company had sought the appointment of a liquidator stating that
it had a deficit of EUR1.1million and was clearly insolvent.

Mr. Justice Michael White on Sept. 7 confirmed Mr. Kirby's
appointment as liquidator and formally ordered the winding up of
the company, the report says.

The Irish Times relates that Solicitor Gavin Simons of Amoss
Solicitors, for the company, told the court there were several
parties interested in acquiring the business.

According to the Irish Times, Mr. Simons said that, since his
appointment Mr. Kirby had, in the interest of all parties,
continued to run the business as a going concern. He said Mr
Kirby hoped a sale would be concluded by the end of the month,
the report relays.

Previously, the court heard the company had sought the
appointment of a liquidator on a number of grounds, including the
fact that one of its main customers, Dunnes Stores, had decided
to stop ordering from Kerry Spring Water, says the Irish Times.

This had "a devastating effect" on the company, which had more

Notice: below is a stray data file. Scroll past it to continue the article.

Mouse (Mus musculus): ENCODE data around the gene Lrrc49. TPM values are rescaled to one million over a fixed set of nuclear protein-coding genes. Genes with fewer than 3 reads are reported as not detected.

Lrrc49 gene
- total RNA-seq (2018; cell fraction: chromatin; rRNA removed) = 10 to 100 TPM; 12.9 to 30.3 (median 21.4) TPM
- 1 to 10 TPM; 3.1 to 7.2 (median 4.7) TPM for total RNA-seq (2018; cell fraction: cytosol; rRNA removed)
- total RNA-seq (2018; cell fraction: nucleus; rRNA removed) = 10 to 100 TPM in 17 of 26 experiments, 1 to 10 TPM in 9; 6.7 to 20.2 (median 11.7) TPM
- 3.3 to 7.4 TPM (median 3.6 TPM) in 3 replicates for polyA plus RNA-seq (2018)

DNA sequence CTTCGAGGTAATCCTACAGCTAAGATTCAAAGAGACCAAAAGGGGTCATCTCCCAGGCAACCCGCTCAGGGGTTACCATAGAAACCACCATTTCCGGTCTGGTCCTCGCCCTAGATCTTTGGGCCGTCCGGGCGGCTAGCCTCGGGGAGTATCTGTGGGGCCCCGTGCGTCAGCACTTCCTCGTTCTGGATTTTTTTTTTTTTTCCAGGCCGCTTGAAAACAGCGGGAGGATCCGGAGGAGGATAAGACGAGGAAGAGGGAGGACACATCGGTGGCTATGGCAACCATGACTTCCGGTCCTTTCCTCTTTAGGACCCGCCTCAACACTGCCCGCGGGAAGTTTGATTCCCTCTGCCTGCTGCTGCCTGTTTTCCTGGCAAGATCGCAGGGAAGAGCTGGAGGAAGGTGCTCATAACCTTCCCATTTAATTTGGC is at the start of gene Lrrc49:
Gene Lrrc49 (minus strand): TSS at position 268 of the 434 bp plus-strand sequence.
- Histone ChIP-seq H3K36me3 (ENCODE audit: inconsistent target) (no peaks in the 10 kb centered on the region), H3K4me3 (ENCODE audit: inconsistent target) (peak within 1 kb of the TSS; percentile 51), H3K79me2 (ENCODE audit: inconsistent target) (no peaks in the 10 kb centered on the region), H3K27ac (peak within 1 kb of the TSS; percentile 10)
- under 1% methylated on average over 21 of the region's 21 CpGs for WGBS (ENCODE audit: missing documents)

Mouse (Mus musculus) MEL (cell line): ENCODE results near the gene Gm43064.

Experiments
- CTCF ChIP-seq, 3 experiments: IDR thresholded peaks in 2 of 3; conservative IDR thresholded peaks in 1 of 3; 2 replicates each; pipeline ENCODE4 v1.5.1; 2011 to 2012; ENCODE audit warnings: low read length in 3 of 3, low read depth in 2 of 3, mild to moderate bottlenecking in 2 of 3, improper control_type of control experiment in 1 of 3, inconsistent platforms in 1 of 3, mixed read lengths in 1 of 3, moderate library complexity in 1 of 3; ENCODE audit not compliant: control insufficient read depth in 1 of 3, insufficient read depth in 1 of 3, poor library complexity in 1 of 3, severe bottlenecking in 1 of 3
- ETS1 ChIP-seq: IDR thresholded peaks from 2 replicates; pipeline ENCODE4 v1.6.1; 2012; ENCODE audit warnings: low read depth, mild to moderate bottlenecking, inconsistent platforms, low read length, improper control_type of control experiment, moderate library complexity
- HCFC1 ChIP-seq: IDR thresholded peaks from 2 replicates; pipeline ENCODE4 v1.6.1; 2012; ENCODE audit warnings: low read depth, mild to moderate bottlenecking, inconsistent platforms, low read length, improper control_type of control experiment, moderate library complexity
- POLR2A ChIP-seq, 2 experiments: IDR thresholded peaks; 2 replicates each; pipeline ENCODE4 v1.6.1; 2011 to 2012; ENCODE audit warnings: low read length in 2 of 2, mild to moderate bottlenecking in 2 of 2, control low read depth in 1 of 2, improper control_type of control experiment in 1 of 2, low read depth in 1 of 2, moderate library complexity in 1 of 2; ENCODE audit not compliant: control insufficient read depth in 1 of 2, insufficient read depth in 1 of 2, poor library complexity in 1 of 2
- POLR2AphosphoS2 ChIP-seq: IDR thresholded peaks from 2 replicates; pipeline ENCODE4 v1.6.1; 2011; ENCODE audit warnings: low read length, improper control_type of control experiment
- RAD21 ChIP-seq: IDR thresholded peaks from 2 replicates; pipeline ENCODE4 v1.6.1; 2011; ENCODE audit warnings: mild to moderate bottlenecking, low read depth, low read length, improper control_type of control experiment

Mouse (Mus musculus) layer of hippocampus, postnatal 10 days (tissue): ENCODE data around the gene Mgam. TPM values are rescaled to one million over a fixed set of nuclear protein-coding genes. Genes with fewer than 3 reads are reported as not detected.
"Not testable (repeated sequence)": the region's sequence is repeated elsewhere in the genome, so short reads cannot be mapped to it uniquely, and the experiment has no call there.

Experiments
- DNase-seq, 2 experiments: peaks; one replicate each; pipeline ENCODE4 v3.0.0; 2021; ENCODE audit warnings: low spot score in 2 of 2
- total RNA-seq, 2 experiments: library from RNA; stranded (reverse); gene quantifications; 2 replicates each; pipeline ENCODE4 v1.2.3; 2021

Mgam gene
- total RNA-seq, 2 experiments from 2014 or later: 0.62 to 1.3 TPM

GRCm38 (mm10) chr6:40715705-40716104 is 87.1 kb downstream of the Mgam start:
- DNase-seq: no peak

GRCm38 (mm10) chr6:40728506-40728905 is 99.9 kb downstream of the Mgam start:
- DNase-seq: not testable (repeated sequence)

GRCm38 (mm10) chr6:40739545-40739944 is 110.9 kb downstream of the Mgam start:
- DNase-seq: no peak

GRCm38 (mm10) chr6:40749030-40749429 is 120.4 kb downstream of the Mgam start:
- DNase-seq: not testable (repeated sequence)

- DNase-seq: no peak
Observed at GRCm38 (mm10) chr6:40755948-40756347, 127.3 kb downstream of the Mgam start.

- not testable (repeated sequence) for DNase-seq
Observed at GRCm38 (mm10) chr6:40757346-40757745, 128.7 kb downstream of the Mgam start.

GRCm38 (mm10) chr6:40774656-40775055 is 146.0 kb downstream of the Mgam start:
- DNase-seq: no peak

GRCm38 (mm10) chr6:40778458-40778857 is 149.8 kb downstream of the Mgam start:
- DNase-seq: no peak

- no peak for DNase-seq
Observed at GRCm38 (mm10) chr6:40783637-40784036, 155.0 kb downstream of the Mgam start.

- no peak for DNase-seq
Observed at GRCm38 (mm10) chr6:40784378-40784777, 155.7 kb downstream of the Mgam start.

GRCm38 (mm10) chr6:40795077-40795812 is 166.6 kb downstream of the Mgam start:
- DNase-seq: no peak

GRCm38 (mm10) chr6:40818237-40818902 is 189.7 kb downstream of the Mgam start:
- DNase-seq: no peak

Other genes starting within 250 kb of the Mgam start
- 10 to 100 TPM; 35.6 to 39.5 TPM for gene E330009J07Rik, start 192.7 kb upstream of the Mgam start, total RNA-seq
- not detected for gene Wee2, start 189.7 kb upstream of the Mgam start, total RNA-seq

than 35 employees, the report states.

The report says the court had heard that Dunnes Stores had made
its decision out of a common problem of an odour from the bottled
water and had claimed there had been several complaints about

The court heard there was no health and safety issue and it was
Kerry Spring Water's view that the Dunnes Stores decision to
discontinue its orders had been a disproportionate act, adds the
Irish Times.


DALRADIAN EUROPEAN III: Moody's Affirms Ba3 Rating on Cl. X Notes
Moody's Investors Service announced that it has taken rating
actions on the following classes of notes issued by Dalradian
European CLO III B.V.:

  EUR36M (current balance EUR20.3M) Class B Deferrable Secured
Floating Rate Notes due 2023, Affirmed Aaa (sf); previously on
Feb 27, 2015 Affirmed Aaa (sf)

  EUR27M Class C Deferrable Secured Floating Rate Notes due 2023,
Upgraded to Aaa (sf); previously on Feb 27, 2015 Upgraded to Aa1

  EUR28.125M Class D Deferrable Secured Floating Rate Notes due
2023, Upgraded to A3 (sf); previously on Feb 27, 2015 Upgraded to
Baa3 (sf)

  EUR16.875M (current balance EUR12.066M) Class E Deferrable
Secured Floating Rate Notes due 2023, Upgraded to Ba2 (sf);
previously on Feb 27, 2015 Affirmed B1 (sf)

  EUR6.5M Class X Combination Notes due 2023, Affirmed Ba3 (sf);
previously on Feb 27, 2015 Affirmed Ba3 (sf)

Dalradian European CLO III B.V., issued in March 2007, is a
multi-currency collateralised loan obligation (CLO) backed by a
portfolio of mostly high-yield senior secured European loans
managed by Elgin Capital LLP, a wholly owned subsidiary of N M
Rothschild & Sons Limited. Pursuant to full redemption of the